Individuals sympathetic to Oromo ethno-nationalists engaged in revisionism or denialism regarding the attacks, claiming that Oromos had in fact been the targets or that they were in some way a premeditated false flag operation; Birhanemeskel Abebe Segni, Ethiopian Consul-General in Los Angeles, disseminated a document he claimed showed Ginbot 7 applying for a permit for a demonstration protesting the attacks the day before they had taken place, a charge a Ginbot 7 spokesperson denounced as a "recklessly cynical conspiracy theory".[3] Activist Jawar Mohammed claimed that 43 Oromos had been killed in the area of Saris Abo, but presented no evidence.[36]

Entertainer and activist Tamagne Beyene organized a relief appeal for the Global Alliance for the Rights of Ethiopians (GARE) that raised 13 million birr (US$425,000) for the benefit of those who fled their homes.[37] Musician Teddy Afro donated 1 million birr (US$36,000) to relief efforts.[35]


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  2. ^ "Mob killings split Ethiopians as political fault lines test Abiy's big tent". Retrieved 26 September 2018.
  3. ^ a b c d Tasfaye, Ermias; Manek, Nizar (26 September 2018). "Mob killings split Ethiopians as political fault lines test Abiy's big tent". Ethiopia Insight. Retrieved 5 August 2019.
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  10. ^ Yibetal, Kalkidan (15 February 2018). "Ethiopia PM Hailemariam Desalegn in surprise resignation". BBC News. Retrieved 10 July 2018.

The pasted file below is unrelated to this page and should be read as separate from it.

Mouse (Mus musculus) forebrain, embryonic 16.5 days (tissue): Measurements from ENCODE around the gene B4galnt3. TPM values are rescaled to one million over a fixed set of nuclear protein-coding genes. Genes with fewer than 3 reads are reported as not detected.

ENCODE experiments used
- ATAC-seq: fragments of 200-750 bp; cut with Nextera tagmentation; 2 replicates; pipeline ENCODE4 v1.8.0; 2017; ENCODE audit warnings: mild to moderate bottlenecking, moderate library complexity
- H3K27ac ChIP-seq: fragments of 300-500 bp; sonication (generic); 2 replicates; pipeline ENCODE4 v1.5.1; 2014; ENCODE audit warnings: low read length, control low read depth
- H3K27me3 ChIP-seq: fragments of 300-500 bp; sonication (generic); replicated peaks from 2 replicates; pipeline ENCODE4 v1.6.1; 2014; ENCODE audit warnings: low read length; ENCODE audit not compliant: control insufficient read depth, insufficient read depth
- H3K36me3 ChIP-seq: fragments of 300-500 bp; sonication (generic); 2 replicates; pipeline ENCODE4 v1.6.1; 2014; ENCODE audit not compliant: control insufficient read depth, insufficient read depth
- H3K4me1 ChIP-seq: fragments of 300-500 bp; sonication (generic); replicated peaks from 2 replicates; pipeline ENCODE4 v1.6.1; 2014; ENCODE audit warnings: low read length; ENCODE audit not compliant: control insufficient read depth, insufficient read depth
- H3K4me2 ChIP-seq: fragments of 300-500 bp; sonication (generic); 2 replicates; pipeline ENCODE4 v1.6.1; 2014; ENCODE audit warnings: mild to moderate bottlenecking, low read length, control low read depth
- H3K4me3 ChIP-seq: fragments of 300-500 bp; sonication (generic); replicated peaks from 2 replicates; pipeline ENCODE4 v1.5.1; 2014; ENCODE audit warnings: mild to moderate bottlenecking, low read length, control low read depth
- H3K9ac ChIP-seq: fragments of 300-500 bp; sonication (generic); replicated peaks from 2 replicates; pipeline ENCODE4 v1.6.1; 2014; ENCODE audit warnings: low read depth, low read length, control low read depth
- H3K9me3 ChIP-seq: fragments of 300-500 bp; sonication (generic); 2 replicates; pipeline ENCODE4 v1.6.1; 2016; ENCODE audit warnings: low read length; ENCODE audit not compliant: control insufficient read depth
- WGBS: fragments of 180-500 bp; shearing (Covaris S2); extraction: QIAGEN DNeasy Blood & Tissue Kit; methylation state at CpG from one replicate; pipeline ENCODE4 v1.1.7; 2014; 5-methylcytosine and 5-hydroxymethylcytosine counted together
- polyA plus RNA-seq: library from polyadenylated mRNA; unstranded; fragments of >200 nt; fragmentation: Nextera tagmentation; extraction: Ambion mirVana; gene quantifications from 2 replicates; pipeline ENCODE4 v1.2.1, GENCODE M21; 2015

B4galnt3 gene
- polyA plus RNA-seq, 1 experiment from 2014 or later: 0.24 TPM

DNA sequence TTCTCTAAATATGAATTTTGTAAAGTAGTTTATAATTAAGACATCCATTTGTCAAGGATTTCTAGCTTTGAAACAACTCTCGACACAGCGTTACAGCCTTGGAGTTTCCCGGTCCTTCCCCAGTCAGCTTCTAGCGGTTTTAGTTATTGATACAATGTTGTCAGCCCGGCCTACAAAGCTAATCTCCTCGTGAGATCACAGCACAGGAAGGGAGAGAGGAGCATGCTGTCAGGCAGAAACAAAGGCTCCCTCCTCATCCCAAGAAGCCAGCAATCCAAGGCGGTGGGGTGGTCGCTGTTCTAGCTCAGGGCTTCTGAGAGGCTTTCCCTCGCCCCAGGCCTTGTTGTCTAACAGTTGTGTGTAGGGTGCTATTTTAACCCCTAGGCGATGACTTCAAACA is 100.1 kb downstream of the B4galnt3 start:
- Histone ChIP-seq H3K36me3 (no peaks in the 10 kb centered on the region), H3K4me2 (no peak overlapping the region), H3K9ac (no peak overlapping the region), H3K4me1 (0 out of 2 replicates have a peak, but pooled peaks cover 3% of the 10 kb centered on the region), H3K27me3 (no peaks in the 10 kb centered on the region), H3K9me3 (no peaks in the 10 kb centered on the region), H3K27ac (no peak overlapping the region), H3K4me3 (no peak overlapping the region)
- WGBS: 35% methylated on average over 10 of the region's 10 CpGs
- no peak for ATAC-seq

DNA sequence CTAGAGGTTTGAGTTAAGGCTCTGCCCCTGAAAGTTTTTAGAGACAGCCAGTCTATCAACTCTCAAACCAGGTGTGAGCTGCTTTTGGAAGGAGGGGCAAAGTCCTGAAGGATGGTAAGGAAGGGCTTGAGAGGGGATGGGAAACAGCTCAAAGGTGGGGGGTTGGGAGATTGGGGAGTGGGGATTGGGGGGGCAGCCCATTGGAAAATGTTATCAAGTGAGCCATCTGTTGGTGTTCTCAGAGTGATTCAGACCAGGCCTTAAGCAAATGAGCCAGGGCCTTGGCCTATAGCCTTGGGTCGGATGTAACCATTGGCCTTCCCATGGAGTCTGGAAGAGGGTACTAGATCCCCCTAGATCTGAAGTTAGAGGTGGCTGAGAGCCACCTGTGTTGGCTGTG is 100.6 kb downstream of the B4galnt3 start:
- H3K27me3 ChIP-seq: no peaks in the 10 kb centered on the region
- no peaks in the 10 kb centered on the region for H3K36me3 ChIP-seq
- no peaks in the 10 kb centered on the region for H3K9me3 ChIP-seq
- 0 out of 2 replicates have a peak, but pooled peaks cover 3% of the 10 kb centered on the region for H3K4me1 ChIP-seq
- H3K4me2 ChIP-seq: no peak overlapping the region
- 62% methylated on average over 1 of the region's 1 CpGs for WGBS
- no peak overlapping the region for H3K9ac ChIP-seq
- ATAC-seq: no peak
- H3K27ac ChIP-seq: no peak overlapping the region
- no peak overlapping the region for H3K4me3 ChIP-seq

11. ^ Dahir, Abdi Latif (4 June 2018). "Ethiopia will end its state of emergency early, as part of widening political reforms". Quartz. Retrieved 5 June 2018.
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  17. ^ Ethiopia's flag protests show a nation fighting to become united, retrieved 18 September 2018
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  19. ^ Dahir, Abdi Latif (17 September 2018). "Ethiopia's flag protests show a nation fighting to become united". Quartz. Retrieved 5 August 2019.
  20. ^ The colors on the flag of the OLF are in fact the same as those of the flag of Ethiopia—green, yellow, and red. However, to emphasize their ethno-nationalist sympathies and their rejection of Ethiopian identity, it has become popular to omit the yellow and display a simplified red-green-red tricolor.
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  22. ^ Finfinne is the Oromo name for Addis Ababa.
  23. ^ Bekele, Degu; Jafri, S.S.A.; Asfaw, Melese (2014). "Characteristics of Squatter Houses in Burayu Town Adjoining Addis Ababa, Capital City of Ethiopia". Civil and Environmental Research. 6 (8): 61–71.
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  30. ^ "Ke-burayu tefenak'elut keneberut 11 shīh, 902 yemīhonut wede menorīya k'eyachew memelesachew tegelet͟s'e [Of the 11 thousand who fled from Burayu, only 902 have returned to their homes]". Fana Broadcasting Corporation. 23 September 2018. Retrieved 6 August 2019.[dead link]
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  36. ^ "Jawar Mohammed must reveal names of 43 people he claimed were killed in Saris area". SodereTube. 19 September 2018. Retrieved 6 August 2019.
  37. ^ "Tamagn Beyene delivered 13 million birr for the burayu displaced peoples through international cooperation". SodereTube. 29 September 2018. Retrieved 6 August 2019.